- Traveler favoritesThings to do ranked using Tripadvisor data including reviews, ratings, photos, and popularity.
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54 places sorted by traveler favorites
Things to do ranked using Tripadvisor data including reviews, ratings, photos, and popularity.
Showing results 1-30 of 54
What travelers are saying
- The Metro is a really beautiful, elegant and efficient structure.
Very clean stops and trains on time.
Very useful for getting around the city; it is definitely recommended to visit the various points of the metropolis.Written April 18, 2022This review is the subjective opinion of a Tripadvisor member and not of TripAdvisor LLC.
- This is a pretty big square with a statue of Amir Temur in the centre if the square which is great as a photo stop.Written May 31, 2020This review is the subjective opinion of a Tripadvisor member and not of TripAdvisor LLC.
- Minor Mosque is modern, only 5 years old mosque build from white mramour. Grate and quiet place. if you be there, go across the main road there is small restoran in park near river where is the best somsa in Tashkent :)Written August 29, 2020This review is the subjective opinion of a Tripadvisor member and not of TripAdvisor LLC.
- This was the first place I visited in Tashkent when I arrived. The square is just around the park and there are two pools in from of the structure adorning the square. There are fountain shows at times in the pools. It is a good place to take a few photos.Written December 21, 2019This review is the subjective opinion of a Tripadvisor member and not of TripAdvisor LLC.
- Enjoy the view over Toshkent!
Lots of information concerning other towers all over the world.
Lifts have been too crowed regarding COVID!Written December 12, 2021This review is the subjective opinion of a Tripadvisor member and not of TripAdvisor LLC.
- This 15th century building entrance is so beautiful. The architecture and craftmanship is so stunning. The classrooms have been converted to shops selling local crafts.Written October 5, 2021This review is the subjective opinion of a Tripadvisor member and not of TripAdvisor LLC.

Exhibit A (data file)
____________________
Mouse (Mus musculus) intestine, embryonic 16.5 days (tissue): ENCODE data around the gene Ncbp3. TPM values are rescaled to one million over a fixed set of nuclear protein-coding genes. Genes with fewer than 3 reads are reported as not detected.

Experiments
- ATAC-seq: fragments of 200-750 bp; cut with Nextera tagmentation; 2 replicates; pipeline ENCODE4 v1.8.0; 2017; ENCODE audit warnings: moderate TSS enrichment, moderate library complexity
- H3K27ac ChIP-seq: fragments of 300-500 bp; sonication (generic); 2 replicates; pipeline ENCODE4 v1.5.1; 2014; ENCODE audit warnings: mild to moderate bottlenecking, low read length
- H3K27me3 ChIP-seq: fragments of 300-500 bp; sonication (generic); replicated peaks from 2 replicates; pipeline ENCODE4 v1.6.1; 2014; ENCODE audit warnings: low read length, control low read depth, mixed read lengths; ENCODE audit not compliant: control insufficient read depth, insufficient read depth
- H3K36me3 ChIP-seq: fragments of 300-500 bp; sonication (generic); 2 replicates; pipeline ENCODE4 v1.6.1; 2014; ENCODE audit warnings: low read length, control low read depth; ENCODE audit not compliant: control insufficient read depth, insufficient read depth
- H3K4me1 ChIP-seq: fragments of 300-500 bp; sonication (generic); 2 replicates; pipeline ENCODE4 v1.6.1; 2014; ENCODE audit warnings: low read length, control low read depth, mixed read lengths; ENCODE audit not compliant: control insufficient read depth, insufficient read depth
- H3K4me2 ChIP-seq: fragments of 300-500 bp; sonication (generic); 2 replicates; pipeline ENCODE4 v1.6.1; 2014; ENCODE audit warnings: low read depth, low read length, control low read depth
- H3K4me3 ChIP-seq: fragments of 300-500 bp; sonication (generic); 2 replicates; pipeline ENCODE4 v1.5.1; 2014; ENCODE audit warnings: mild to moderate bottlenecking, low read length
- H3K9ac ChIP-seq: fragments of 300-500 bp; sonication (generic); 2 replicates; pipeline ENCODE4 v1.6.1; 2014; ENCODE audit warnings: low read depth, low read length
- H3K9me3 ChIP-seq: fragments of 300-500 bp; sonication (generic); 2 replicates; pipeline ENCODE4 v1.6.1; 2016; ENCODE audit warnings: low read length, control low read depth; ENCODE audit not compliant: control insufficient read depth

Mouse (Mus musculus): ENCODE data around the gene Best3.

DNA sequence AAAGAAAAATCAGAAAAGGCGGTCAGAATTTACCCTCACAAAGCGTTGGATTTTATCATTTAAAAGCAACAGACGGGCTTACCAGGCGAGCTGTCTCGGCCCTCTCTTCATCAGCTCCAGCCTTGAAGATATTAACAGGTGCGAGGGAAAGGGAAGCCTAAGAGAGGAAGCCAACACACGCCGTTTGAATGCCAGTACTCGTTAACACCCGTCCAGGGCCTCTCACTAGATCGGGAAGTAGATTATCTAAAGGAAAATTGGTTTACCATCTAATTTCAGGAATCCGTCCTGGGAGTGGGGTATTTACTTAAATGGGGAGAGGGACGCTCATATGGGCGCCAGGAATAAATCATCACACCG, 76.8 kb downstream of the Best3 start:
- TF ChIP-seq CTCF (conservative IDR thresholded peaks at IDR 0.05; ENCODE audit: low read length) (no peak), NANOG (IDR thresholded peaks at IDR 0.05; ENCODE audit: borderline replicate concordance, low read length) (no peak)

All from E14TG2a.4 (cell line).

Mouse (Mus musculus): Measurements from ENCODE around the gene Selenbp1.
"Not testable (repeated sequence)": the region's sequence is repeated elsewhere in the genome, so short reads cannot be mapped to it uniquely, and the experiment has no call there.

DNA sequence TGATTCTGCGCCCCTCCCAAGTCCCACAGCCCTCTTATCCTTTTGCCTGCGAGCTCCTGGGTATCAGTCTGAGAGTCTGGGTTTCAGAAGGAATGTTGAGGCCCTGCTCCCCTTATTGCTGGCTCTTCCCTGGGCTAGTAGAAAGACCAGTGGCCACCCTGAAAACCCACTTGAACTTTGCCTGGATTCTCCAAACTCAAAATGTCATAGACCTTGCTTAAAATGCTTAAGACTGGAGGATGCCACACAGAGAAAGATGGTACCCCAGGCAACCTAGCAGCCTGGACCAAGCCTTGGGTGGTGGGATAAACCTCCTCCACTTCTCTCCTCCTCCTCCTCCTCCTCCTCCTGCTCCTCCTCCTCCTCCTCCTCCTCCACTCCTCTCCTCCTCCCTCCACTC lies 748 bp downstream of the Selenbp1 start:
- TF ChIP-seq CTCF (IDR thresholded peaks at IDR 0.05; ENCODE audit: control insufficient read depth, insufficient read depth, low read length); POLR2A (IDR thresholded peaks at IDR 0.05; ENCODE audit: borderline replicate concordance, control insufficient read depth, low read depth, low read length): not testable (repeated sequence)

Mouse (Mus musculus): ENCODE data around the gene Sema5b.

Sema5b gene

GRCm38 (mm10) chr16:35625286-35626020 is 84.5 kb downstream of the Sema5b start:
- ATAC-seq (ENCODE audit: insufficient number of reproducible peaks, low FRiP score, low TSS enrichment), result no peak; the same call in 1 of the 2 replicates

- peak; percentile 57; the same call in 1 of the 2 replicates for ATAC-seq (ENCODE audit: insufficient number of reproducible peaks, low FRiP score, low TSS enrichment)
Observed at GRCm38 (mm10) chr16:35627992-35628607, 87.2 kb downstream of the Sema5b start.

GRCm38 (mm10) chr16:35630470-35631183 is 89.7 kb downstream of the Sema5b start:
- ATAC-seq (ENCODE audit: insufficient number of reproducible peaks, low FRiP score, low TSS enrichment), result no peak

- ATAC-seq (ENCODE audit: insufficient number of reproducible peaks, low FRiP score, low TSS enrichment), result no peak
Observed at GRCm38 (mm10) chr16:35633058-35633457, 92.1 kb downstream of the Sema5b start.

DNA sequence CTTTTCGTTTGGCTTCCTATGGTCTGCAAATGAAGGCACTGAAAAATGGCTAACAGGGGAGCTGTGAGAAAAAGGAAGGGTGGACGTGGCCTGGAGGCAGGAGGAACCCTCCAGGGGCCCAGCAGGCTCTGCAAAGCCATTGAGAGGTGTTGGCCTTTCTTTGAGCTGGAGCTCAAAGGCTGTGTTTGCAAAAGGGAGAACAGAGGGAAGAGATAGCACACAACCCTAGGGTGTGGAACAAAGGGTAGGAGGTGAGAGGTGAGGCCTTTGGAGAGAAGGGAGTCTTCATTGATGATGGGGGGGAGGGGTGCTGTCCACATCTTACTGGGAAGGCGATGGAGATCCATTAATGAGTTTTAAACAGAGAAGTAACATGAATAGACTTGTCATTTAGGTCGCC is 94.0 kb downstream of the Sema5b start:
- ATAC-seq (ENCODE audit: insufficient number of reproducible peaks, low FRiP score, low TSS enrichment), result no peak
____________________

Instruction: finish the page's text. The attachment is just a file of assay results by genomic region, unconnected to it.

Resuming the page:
- We really loved wondering around the old city. There are so many beautifully designed mosques and madrassas. An absolute must do while in Tashkent!Written September 17, 2019This review is the subjective opinion of a Tripadvisor member and not of TripAdvisor LLC.
- So far the place is nice and counts from the historical to a special place. After an early morning earthquake destroyed almost half of Tashkent on April 26, 1966, the monument was created in 1976 to honor the helpers and to remeber this terrible day.
Historically relevant and tragic, for tourists - a short stop with 15-30 minutes by car, taxi or bus is okay.
The monument is called the "Monument of Courage Earthquake Memorial".
The monument built in Soviet art is large and massive in the middle of the square. A man stands protectively against woman and child, the granite block on which it stands is split with a crack and the symbolic clock shows the time of the accident.
In the background there are reliefs on which the reconstruction can be seen.
I personally think there are more impressive places to see for tourists. Even if it reminds of a very sad and tragic memory and the monument is big in impressive. So when there is enough time for a short stop there, it is okayWritten June 5, 2020This review is the subjective opinion of a Tripadvisor member and not of TripAdvisor LLC.
- While you are around Amir Timur Square, why not coming to this area and see many people, walking, talking and enjoying.Written November 29, 2020This review is the subjective opinion of a Tripadvisor member and not of TripAdvisor LLC.
- The Kukeldash Madrasah is not the best mosque in Uzbekistan (though given its challengers, there is no shame in being unable to achieve that title) but it’s a very beautiful complex and is incredibly serene inside. Despite being right next to a main road, stepping into the complex (where the gardens are) feels like stepping out of the city altogether, and is an incredibly charming experience. Being next to Chorsu Bazaar, I’d recommend making a trip out to see these sites together.Written December 7, 2019This review is the subjective opinion of a Tripadvisor member and not of TripAdvisor LLC.